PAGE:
“Artistic Ukraine” Short Film Screening at Yotsuya Campus will be held on June 29

Photo exhibition by young Ukrainian photographers is also being held in BLDG-No.2

Sophia University will host a screening of six short films by Ukrainian female directors on Wednesday, June 29.

After the screening at Sophia University, the films will be shown in London, Korea, Singapore, and Los Angeles. Prior to this, about 50 photographs and works of art taken by young Ukrainian photographers in the Ukrainian cities of Kyiv, Kharkiv, and Mariupol are being exhibited on the first floor of Building No. 2 at the Yotsuya Campus.

The film screening and photo exhibition were made possible by the desire of two graduates of the Faculty of Liberal Arts, Yulia Sakai and Ayano Soma. These alumni appeal for continued support for Ukraine and want more people to know about the country’s fascinating culture and art.

Both the film screening and photo exhibition are open to the public.

There is no charge to attend, but we ask for your cooperation in making a donation to a charity organization supporting Ukraine.

For more information, please visit the film screening and photo exhibition websites.

Short Film Screening
Photo Exhibition
  • Period: Until Thursday, June 30, 2022
  • Opening hours: 9am:-4pm
  • Venue: Main entrance on the 1st floor of Bldg-No.2, Yotsuya Campus and the lobby of the Catholic Jesuit Center

Interview with Curators

We interviewed the exhibition’s representative in charge of planning and operation, Yulia Sakai, and deputy representative, Ayano Soma (’21,Faculty of Liberal Arts).

What prompted you to hold the film screening and photo exhibition?

Yulia Sakai and Ayano Soma (from the left)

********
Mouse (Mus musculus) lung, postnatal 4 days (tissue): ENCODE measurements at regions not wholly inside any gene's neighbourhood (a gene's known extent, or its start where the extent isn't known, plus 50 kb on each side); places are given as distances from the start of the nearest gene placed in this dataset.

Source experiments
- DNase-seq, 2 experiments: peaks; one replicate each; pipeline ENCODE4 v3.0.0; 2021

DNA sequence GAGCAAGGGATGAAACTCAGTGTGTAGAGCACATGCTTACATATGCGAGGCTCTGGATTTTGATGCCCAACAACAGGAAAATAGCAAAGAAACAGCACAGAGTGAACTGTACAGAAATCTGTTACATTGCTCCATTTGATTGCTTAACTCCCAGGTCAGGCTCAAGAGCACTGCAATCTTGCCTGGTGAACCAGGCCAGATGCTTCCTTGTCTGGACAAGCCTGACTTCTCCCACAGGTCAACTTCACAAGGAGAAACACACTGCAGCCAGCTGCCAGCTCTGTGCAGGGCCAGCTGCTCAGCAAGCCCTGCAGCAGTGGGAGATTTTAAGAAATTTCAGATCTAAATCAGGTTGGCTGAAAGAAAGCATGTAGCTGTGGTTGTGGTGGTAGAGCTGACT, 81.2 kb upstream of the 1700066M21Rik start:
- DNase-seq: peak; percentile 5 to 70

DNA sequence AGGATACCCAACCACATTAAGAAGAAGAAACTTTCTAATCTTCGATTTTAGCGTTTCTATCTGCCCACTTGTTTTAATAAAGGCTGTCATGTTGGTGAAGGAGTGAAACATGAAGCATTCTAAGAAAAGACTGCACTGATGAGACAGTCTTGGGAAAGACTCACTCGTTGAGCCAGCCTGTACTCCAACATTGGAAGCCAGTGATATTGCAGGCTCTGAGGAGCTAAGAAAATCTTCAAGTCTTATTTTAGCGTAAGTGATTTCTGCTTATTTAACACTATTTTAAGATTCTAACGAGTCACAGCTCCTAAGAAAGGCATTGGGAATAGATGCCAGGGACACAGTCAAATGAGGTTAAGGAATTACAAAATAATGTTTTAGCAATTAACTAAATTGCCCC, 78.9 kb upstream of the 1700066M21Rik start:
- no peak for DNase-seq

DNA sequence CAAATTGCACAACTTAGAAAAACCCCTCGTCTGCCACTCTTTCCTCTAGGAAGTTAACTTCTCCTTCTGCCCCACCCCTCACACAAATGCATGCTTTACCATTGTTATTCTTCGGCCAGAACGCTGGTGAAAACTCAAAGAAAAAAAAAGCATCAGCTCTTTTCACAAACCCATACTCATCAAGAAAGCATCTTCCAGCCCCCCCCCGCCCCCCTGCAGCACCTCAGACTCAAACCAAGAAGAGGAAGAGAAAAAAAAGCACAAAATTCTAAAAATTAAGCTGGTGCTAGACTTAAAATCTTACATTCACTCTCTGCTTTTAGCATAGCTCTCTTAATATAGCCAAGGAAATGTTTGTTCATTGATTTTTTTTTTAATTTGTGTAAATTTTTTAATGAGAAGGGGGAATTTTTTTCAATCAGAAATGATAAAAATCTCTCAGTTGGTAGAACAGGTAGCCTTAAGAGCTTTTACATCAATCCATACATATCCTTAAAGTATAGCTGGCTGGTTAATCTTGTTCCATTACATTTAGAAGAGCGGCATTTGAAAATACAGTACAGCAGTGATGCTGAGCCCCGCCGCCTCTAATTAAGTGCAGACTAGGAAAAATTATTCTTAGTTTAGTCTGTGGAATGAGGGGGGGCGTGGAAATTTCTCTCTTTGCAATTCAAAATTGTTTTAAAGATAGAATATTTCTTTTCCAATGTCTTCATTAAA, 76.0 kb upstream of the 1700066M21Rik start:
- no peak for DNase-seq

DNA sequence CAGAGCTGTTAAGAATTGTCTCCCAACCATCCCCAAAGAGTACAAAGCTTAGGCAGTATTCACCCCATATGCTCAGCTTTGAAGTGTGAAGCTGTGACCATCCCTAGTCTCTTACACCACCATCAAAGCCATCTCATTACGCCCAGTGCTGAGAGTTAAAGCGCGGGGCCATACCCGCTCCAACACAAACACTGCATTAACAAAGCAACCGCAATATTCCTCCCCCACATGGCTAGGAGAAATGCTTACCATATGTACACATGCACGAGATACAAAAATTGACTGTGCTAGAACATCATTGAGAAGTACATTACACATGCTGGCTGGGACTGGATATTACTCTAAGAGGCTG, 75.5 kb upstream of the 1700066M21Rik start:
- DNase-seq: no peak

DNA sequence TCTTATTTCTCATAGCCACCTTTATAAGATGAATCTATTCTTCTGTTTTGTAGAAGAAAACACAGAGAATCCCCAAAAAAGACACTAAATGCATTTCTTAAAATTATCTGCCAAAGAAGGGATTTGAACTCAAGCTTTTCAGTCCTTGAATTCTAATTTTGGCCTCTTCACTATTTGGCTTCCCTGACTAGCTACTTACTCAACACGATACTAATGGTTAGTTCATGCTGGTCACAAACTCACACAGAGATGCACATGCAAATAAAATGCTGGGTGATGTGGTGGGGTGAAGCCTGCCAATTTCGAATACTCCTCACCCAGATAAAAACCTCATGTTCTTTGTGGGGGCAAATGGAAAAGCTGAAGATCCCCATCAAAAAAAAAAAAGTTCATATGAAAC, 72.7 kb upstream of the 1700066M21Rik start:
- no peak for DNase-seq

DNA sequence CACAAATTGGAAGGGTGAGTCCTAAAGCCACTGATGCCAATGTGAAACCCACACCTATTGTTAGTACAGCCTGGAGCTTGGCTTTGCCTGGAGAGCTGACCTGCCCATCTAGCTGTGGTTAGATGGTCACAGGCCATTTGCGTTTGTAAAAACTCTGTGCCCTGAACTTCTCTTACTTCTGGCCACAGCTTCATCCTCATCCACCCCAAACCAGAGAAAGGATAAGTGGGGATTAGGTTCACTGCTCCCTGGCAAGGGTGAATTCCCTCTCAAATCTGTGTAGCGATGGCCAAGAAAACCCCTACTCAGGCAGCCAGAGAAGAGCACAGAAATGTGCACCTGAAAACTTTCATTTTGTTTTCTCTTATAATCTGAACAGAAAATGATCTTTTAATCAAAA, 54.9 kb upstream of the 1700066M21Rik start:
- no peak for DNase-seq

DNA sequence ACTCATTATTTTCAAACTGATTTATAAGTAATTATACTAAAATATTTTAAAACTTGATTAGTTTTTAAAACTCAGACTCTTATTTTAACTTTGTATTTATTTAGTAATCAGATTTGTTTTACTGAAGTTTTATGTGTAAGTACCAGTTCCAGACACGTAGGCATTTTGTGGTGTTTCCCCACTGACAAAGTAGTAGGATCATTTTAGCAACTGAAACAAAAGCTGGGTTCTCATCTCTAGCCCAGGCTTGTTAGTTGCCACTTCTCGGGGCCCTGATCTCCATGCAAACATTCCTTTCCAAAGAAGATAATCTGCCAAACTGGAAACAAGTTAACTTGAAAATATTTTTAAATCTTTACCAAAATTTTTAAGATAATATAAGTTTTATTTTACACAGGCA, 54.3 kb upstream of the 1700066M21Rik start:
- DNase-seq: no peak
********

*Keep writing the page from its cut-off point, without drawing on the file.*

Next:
When the war started, we wanted to help Ukraine somehow, so we started posting on Facebook and doing other activities. At that time we met Ms.Ksenia Bugrimova, the representative of UFFI (Ukrainian Female Film and Media Industry), and she asked us if the UFFI could hold a film screening and photo exhibition in Japan to support female film directors and photographers in Ukraine. This was the beginning of the project.
With the support of our friends, we asked the Institute for Comparative Culture and the Catholic Jesuit Center to host the event at Sophia University, and we worked with the faculty and staff to prepare for the events.

What would you recommend from the 6 short films to be screened and the 50 photos on display?

Photo exhibition ends Thursday, June 30

All of the short films are directed by women and range in length from 9 to 27 minutes, and all have been highly acclaimed. We recommend the silent film “The Seed,” directed by UFFI representative Ms. Bugrimova, which premiered in the Short Film Competition at the Cannes Film Festival. Ms. Bugrimova will also be online to greet the audience on the day of the screening.

Among the photos on display, we especially recommend the one of mother Dasha and son Boris. Related to this photograph, there is the story about this mother and son’s escape from the City of Mariupol, which is also exhibited with the photograph.

Also we recommend an avant-garde photograph of an imitation of a montanka doll, which is a traditional Ukrainian doll. Interpreting the works on display is difficult, but each has a profound meaning. For example, “The President” piece shows a heart (a model of a heart) on the chest, indicating love for the country, with the color green representing warmth.

Give your Message for those who come to see the film and the photo exhibition

Traditional Ukrainian traditional items such as folk costumes and pysanki have been introduced in Japan, but there have been few opportunities for people in Japan to see contemporary culture and art created by local young people.

We would like to convey the fact that there are many talented young people in Ukraine, and we hope that visitors will be able to feel the appeal of Ukrainian culture and art. In addition, the photos in this exhibition give us an insight into the emotions of Ukrainians and the current situation of Ukrainian towns. We hope that people will feel closer to Ukraine not from the rubble-strewn towns and tragic scenes, but from the scenes of everyday life during the war.

Ukrainians living in cities around the world are now engaged in various support activities for their mother country, including fund-raising activities. We hope that this short film screening and photo exhibition will be an example of such activities.

Sophia University

For Others, With Others